And what had she meant? Aragorn’s initial comparison was far from positive, but the princess’s follow-up had had an undeniable tone of mischief to it. Imrahil’s arrival has drawn Aragorn’s attention, thankfully, which leaves Eomer free to glare daggers at the back of the princess’s head.

She turns, seemingly sensing his stare, and offers him another smile and a quick flick of her fingers.

He decides, then and there, to get a full explanation before the night is out.

 


 

Lothiriel sighs, bringing her wine to her mouth for another sip. The cool, dark, quiet of the garden is a pleasant reprieve from the endless chatter inside. She enjoys parties, she always has, but this one is seemingly unending.

And it does not help that all of her brothers–even stoic Elphir and dependable Erchirion–have been dropping hints as to why it was so important that she not retire early.

“A husband,” she grumbles, swirling the wine around in its glass, “a captor, more like.”

There is a sudden snort to her right and she jumps nearly a foot.

A tall figure emerges from the shadows–even though they have never officially met, there is no mistaking the King of Rohan’s broad shoulders, or his absurdly long blonde hair.

“Oh!” She cries. “Ah–good evening, my lord.”

“Is it?” He asks. “Because I have found myself insulted. More than once.”

Lothiriel is grateful for the dark, because it lessens the chance that he can see her flush to the roots of her hair. Oh, she had not meant to be so rude earlier, but she has heard tale of how prickly Eomer King is when it comes to the suggestion of marriage, and Aragorn’s comparison had been too funny not to remark on!

Though, as she said earlier, not entirely accurate. Eomer King is nothing like the ocean, or at least, nothing like the ocean she knows.

“That must be the famous Rohirric straight-forwardness,” she says, hiding her embarrassment with a quick quip. As is her way, no matter how many times poor Ada has tried to train it out of her. “I had always thought my brothers to be exaggerating when they spoke of it–”

“My people,” he interrupts, the sound of him gritting his teeth obvious, “are not prone to mincing their words or speaking in riddles. If you have a problem with me, my lady, I would hear it plainly.”

She can feel herself flush deeper. “You are not like the ocean at all,” she blurts. “The ocean is–is changeable, and cold, and intimidating, surely, but it is not frightening–”

“You…were defending me?” He asks, seemingly bewildered.

“In a way,” Lothiriel admits, voice tiny. “Aragorn should not blame you for being reluctant to deal with meddling fathers seeking to find an advantageous match for their daughters. We cannot all be so lucky as to have a beautiful Elven spouse.”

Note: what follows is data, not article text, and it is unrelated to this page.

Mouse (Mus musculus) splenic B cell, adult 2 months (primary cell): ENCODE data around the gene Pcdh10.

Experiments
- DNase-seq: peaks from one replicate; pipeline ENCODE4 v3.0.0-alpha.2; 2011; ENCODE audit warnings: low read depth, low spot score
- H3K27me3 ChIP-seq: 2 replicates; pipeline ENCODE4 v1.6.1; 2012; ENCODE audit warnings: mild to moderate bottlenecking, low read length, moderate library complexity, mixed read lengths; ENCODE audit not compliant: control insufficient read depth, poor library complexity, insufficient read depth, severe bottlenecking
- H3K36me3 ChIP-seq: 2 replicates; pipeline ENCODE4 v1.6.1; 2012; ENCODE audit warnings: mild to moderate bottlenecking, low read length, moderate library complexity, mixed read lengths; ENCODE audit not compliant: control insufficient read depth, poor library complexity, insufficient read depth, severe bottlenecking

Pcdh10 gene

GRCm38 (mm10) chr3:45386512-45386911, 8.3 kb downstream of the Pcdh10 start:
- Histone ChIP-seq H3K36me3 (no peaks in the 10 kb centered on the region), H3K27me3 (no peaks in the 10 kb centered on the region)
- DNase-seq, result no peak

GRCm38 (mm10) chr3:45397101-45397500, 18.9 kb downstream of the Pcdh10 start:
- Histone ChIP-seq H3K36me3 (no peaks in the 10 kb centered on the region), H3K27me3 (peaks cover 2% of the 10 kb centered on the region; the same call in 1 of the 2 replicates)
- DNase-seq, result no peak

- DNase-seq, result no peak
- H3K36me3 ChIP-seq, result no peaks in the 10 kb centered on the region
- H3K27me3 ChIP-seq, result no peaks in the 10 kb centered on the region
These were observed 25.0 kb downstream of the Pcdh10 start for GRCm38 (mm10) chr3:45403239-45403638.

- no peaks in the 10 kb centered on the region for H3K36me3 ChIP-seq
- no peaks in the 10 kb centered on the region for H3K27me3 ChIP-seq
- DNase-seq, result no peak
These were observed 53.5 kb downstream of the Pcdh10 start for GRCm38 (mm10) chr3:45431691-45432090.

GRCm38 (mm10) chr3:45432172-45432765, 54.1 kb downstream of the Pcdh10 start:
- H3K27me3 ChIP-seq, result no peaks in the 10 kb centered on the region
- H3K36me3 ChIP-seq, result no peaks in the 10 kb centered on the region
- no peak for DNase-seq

Eomer blinks at her. “I do not understand. We…we have never met–”

“My father and brothers speak highly of you,” she says, nervously twisting the glass around in her hand. “And I myself have been known to be less than welcoming to the idea of a spouse being chosen for me by some…some courtier who could care less about what I want or how I feel or–”

The shock of his large, calloused hand closing around her startles her into silence.

“I think,” he says, and Valar, his voice is so deep, his eyes dark and serious and sincere, even in the low light, “we understand each other in this, princess.”

She smiles, somehow, and feels her anxiety dissipate when he smiles back.

“I am glad,” Lothiriel says. And finds that she is.

She could, after all, do worse things than befriend a king. Even one as un-ocean-like as Eomer of Rohan.

 


 

Later, when they’re betrothed, he thinks to ask her.

“If not the ocean,” he murmurs, lips pressed close to her ear, “then what do I remind you of?”

Lothiriel shivers and pinches his hand lightly where it rests at her waist. “Eomer, of all things–”

“I asked you a question, Lothiriel,” he says, emboldened by the way that she fails to lean away from him, even with the disapproving eyes of her brothers on them.

She sighs, but the smile tugging at her lips ruins her attempts at exasperation. “The ocean is not an apt comparison for you. The sun, on the other hand…”

“The sun? Why the sun?”

“Oh, you know,” Lothiriel says, her own hand splaying in a very interesting way at the dip of his spine, “bright, entirely too warm for its own good, full of hot air–”

He kisses her before she can elaborate more.

Across the hall, Aragorn smirks.

 


 

Chapter Text


 

Lothiriel sighs happily as the wind blows her hair into messy tangles. It is the first time she has been back to Dol Amroth since her marriage, and she has missed the sea more than she can possibly express.